In my opinion, what elevated the story from typical Gawker luridness to an outrage in the court of public opinion/Twitter was Truitt’s flirtation with extortion and the man-on-man sex aspect of it. The latter factor has led many to deem the story homophobic, but I don’t believe that it was. Geithner’s apparent interest in having sex with a man is but one facet that made the story juicy—that he solicited a porn performer, attempted to pay for sex, and subverted monogamous ideals are others. I don’t believe that he should be ashamed of any of these things, but I also know that these are the elements that make for good gossip. Discussions about sex, sexuality, and how people navigate them are inherently interesting. If speculating about straight-presenting men who deviate from their outward images behind closed doors is homophobic, almost every gay man that I’ve had a conversation with for longer than five minutes is homophobic.

Granted, idle cocktail party chitchat and the publishing of a news story are two different media with different sets of potential outcomes. I’m talking about impetus here—the guiding morality of the story. It was not one of hatred or bigotry; I believe it was one of telling a juicy story, and it was miscalculated. Even if I hadn’t talked to both of them at length, I would give Jordan Sargent and Keenan Trotter, who both worked on the story, the benefit of the doubt because they are my gay brothers. Through hours of conversations frequently devoted to matters of sexuality, by now I know them well enough to know that they are not homophobic.


One could make the argument, though, Geithner was exposed to potential homophobia as a result of the story. But when doing this, please make sure your sanctimoniousness doesn’t veer into hypocrisy. If you’re one who cried, “Homophobia!” immediately, check yourself. If you think Geithner’s life was “ruined” because you perceive him to be gay, you are homophobic. If you think a life in the closet is preferable to a life outside of it, you are homophobic. This is, of course, all assuming that Geithner isn’t out as bisexual or queer or whatever the potential label (if he believes in labels) to his wife, or that they don’t have some sort of arrangement. Who knows.

The story, in my view, wasn’t anti-gay, but it was inhumane. Assuming Geithner isn’t out as a man who sleeps with men to most who know him (as his response in the original piece did suggest), his coming-out process has been taken out of his hands. It wasn’t until I was 22 that I so much as kissed another guy—becoming comfortable enough with yourself to live openly can take decades. If it were up to me, I would have preserved Geithner’s right to slow-paced self-acceptance.


But I also believe in Jordan Sargent’s right to go for stories as he sees fit, to make the calls that he thinks need to be made. I think that Jordan, whom I admire as a writer and adore as a human being, was doing his job. Jordan is bold. He takes risks, he’s not afraid to piss people off. His willingness to publish true stories that people will find morally questionable means he understands his position. Over the past year, his challenging work has kept the site running, and helped make Gawker what it is.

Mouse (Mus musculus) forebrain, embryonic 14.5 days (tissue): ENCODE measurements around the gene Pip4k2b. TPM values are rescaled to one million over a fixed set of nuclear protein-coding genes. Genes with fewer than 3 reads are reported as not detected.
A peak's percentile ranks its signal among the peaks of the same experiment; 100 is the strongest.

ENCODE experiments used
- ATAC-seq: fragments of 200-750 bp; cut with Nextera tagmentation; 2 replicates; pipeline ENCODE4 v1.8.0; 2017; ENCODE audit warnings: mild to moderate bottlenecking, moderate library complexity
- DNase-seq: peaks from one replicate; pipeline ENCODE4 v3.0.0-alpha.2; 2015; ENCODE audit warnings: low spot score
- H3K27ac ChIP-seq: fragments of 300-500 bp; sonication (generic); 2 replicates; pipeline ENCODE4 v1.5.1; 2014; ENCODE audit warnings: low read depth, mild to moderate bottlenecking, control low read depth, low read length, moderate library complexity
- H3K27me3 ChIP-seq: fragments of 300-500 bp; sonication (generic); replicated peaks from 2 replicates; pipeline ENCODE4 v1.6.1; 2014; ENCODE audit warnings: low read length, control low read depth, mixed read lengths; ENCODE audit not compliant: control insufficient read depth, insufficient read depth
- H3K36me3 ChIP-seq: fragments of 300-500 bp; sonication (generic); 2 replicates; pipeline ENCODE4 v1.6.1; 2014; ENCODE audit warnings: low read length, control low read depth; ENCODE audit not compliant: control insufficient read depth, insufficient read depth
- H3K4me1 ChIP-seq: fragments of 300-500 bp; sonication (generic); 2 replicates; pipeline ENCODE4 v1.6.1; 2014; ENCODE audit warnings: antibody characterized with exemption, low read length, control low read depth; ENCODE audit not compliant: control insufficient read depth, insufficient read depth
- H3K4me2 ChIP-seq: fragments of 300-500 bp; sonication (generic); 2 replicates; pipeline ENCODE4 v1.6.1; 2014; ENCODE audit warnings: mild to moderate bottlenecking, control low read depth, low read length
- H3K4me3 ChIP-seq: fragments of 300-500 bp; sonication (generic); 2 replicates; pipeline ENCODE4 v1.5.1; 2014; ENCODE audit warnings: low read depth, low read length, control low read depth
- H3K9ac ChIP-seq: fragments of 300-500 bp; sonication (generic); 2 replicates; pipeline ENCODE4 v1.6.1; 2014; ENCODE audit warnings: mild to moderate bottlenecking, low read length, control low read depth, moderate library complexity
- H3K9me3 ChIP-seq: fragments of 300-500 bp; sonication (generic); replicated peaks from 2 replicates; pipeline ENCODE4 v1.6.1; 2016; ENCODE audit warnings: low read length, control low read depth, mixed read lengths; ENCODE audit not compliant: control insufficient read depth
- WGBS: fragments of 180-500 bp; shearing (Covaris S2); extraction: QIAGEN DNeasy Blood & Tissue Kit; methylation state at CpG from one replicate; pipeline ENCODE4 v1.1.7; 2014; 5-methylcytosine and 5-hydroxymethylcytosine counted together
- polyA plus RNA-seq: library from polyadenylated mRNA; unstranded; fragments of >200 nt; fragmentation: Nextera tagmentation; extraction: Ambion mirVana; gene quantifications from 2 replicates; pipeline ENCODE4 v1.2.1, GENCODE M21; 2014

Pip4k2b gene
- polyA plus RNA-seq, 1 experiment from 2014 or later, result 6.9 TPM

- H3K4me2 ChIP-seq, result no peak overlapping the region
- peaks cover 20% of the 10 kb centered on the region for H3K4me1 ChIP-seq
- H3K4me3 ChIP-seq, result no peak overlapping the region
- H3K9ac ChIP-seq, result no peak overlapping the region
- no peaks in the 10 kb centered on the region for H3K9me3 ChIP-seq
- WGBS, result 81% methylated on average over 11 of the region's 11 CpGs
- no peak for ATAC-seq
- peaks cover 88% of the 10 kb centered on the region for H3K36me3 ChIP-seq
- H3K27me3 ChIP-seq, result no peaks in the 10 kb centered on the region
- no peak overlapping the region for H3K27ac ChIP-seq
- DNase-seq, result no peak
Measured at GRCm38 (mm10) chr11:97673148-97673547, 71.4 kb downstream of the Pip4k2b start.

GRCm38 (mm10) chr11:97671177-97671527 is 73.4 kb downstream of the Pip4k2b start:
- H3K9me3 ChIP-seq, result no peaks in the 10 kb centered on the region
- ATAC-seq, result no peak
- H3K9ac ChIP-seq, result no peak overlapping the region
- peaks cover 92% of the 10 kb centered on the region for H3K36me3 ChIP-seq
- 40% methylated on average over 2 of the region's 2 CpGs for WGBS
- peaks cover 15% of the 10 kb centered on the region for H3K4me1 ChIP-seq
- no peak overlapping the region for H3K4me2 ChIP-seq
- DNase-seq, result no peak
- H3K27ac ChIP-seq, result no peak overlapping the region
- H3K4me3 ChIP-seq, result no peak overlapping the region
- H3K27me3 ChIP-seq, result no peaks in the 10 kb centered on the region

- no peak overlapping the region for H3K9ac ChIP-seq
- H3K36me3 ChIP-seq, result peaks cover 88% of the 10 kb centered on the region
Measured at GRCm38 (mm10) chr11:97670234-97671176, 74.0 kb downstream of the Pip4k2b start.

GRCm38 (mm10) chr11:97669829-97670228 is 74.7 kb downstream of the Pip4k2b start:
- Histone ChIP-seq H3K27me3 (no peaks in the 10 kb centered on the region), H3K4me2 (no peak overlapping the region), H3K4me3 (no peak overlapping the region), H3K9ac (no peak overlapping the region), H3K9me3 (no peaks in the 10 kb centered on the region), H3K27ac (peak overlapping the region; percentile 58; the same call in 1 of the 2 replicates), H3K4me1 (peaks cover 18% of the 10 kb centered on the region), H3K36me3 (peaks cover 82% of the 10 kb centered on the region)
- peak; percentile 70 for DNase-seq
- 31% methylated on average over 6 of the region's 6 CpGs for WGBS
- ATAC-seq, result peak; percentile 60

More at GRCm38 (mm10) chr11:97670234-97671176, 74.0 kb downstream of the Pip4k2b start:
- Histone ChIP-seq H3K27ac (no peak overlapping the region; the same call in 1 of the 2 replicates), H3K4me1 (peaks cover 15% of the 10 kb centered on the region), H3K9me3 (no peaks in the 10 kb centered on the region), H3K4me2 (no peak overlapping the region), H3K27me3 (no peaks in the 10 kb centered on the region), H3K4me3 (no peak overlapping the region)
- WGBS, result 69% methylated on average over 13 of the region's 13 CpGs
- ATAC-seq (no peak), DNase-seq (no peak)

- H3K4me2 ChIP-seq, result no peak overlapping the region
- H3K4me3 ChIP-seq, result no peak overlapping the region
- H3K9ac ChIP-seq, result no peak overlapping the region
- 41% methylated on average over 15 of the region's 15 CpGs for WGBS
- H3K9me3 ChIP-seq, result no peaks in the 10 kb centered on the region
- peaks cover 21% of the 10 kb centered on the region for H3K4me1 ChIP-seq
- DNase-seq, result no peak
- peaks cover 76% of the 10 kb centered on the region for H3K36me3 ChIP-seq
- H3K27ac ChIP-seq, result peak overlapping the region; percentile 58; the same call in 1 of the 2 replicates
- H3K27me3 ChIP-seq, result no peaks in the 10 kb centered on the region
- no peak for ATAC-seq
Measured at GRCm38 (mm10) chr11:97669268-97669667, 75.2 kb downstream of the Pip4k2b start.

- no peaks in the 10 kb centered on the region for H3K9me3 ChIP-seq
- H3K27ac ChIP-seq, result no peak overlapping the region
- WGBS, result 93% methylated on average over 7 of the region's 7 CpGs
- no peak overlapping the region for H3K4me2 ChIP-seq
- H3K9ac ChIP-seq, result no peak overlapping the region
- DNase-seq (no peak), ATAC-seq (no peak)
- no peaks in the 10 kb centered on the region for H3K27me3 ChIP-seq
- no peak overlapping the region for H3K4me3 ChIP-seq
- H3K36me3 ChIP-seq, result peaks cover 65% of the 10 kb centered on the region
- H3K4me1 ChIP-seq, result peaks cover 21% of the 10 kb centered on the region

I didn’t like Jordan’s story, but I defend his right to publish it—how could I do anything but, when the same freedom allows me to exist as loudly gay as I am at my job, and to call out bigoted bullshit as frequently as I do? I know that in the process, I’ve said some ignorant, ill-considered shit during my time here, and voiced opinions that my coworkers do not share. I hope they know better than to hold against me the momentary lapses that are inevitable when you write passionately and daily.


I stand with the union regarding the removal of the post, and I absolutely hate that Max and Tommy have resigned as a result of it, though I get it. This is just the most recent and public strong stand that these two honorable and brilliant men have taken. Though my faith is challenged at the moment, I still believe in Gawker’s ability to do the good, important work that we do when we are at our best. That belief is not something that just changes overnight. I hope the post deletion is an isolated incident that never happens again.

I know that if Gawker continues to run the way it has been run for the last 12 years, though, that the Geithner story won’t be an isolated incident. We will continue to risk outrage by telling the truth. We will continue to make editorial decisions that yield self-righteous denouncement. We will continue to publish stories that even our coworkers dislike and disagree with because every human being on earth has his or her own interpretation of what the truth is and what the pursuit of it entails. Ultimately, I would rather work at a place that’s bold enough to fuck up than one that is too afraid to ever risk it.

Share This Story

Get our newsletter